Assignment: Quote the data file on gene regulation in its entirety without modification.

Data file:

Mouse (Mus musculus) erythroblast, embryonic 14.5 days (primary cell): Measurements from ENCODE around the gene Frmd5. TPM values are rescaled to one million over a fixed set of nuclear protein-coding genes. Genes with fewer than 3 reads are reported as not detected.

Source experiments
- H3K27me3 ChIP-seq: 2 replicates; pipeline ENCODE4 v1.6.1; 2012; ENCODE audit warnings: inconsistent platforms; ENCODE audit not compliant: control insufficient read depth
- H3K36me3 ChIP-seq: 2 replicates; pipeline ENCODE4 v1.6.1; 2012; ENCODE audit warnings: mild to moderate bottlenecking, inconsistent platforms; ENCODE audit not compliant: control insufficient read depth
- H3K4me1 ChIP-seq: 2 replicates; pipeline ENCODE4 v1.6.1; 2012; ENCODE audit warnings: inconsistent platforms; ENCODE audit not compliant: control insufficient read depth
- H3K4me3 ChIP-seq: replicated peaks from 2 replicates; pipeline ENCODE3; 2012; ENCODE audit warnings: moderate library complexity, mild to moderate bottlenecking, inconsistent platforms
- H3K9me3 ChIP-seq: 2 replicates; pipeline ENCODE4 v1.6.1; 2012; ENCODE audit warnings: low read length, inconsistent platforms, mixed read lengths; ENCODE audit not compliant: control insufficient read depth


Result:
Mouse (Mus musculus) erythroblast, embryonic 14.5 days (primary cell): Measurements from ENCODE around the gene Frmd5. TPM values are rescaled to one million over a fixed set of nuclear protein-coding genes. Genes with fewer than 3 reads are reported as not detected.

Source experiments
- H3K27me3 ChIP-seq: 2 replicates; pipeline ENCODE4 v1.6.1; 2012; ENCODE audit warnings: inconsistent platforms; ENCODE audit not compliant: control insufficient read depth
- H3K36me3 ChIP-seq: 2 replicates; pipeline ENCODE4 v1.6.1; 2012; ENCODE audit warnings: mild to moderate bottlenecking, inconsistent platforms; ENCODE audit not compliant: control insufficient read depth
- H3K4me1 ChIP-seq: 2 replicates; pipeline ENCODE4 v1.6.1; 2012; ENCODE audit warnings: inconsistent platforms; ENCODE audit not compliant: control insufficient read depth
- H3K4me3 ChIP-seq: replicated peaks from 2 replicates; pipeline ENCODE3; 2012; ENCODE audit warnings: moderate library complexity, mild to moderate bottlenecking, inconsistent platforms
- H3K9me3 ChIP-seq: 2 replicates; pipeline ENCODE4 v1.6.1; 2012; ENCODE audit warnings: low read length, inconsistent platforms, mixed read lengths; ENCODE audit not compliant: control insufficient read depth